During the last part of the book sharing, the children made “submarines” out of cardboard boxes, cutting out holes for windows.

A few of the children sat inside their cardboard submarines after finishing them or even scooted across the floor in them.

Leanna Blevins, associate director and chief academic officer for New College Institute, said she brought her children — Grayson, Ainsley and Heath Russell — to the book sharing because, “I want them to have a deeper engagement than just our discussions at home — and just to get their feet wet, heading back to school in a few weeks.” Grayson is 9; Ainsley, 8; and Heath, 6.

Grayson said she likes to read but couldn’t say exactly why. “I don’t know. I just like doing it,” she said.

Ainsley, while sitting inside her cardboard box submarine, said she likes to read “sometimes.”

Dung Tran, who moved to the United States from Vietnam a number of years ago, brought her children, Joseph, 9, John, 7, and Julie Anna Nguyen, 5, to the book sharing.

Tran said she speaks a little English, but, “I tell the children, ‘Read, read, read every day.’”

“It’s fun to read,” John said.

Joseph said he also likes to read, especially “Wimpy Kid” books.

All the children interviewed said they had fun at the book sharing. Some indicated the activities helped make the book come alive by engaging them.

Sedor brought her son, Cody, a rising first-grader who is learning to read, to the book sharing.

Stephanie Sedor said she hopes the summer reading program “is helping them (children) develop a love for reading. I think it helps develop comprehension of stories and vocabulary.”

The summer reading program — called One Book, One School — had students from each school read the same book. Free books were given to all students. Students and families were encouraged to read and discuss books together at home, and to come to summer book sharing events at school media centers. Several book sharing events were held throughout the summer. The middle school-level book was “Belly Up” by Stuart Gibbs. The high-school-level book was “The Paladin Prophecy” by Mark Frost.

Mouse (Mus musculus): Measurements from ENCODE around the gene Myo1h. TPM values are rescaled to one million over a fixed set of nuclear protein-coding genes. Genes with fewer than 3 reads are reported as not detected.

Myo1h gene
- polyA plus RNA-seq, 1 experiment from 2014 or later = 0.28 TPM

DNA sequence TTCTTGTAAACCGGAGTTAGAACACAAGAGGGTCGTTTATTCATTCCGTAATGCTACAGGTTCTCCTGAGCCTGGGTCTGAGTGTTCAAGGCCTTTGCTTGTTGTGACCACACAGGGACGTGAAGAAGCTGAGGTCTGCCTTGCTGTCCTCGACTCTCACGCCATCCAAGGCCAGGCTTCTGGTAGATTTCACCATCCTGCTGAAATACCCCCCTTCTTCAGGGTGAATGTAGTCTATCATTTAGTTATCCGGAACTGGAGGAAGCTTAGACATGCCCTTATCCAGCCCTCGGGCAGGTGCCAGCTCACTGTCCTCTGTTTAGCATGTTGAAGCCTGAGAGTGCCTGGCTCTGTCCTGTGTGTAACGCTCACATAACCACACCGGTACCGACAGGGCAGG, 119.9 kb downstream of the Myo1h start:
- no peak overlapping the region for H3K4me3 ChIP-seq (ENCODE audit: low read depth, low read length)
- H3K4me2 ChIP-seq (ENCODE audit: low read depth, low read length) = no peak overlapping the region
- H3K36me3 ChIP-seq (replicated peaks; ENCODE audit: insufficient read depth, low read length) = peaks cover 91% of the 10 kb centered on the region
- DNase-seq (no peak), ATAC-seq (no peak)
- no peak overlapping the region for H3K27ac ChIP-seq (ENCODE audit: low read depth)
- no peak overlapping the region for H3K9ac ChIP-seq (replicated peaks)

Pam Mason, Martinsville City Public Schools coordinator of reading and media services, said of the book sharings: “We’ve had some good activities planned. Unfortunately we haven’t had much participation.”

Among the activities that were held were making a hippo model and a frog mask, origami (paper folding), a talk related to computers, as well as discussions to prompt a deeper understanding of the books, according to Mason and Sedor.

Despite “pretty low” attendance at the book sharings, Mason feels the program has been successful from the standpoint of having students reading the same books and a “commonality of discussion.” A number of people have told her they enjoyed reading the books and discussed them with their families, she said.

She added she hopes activities and discussions related to the books or sequel books will continue during the upcoming school year.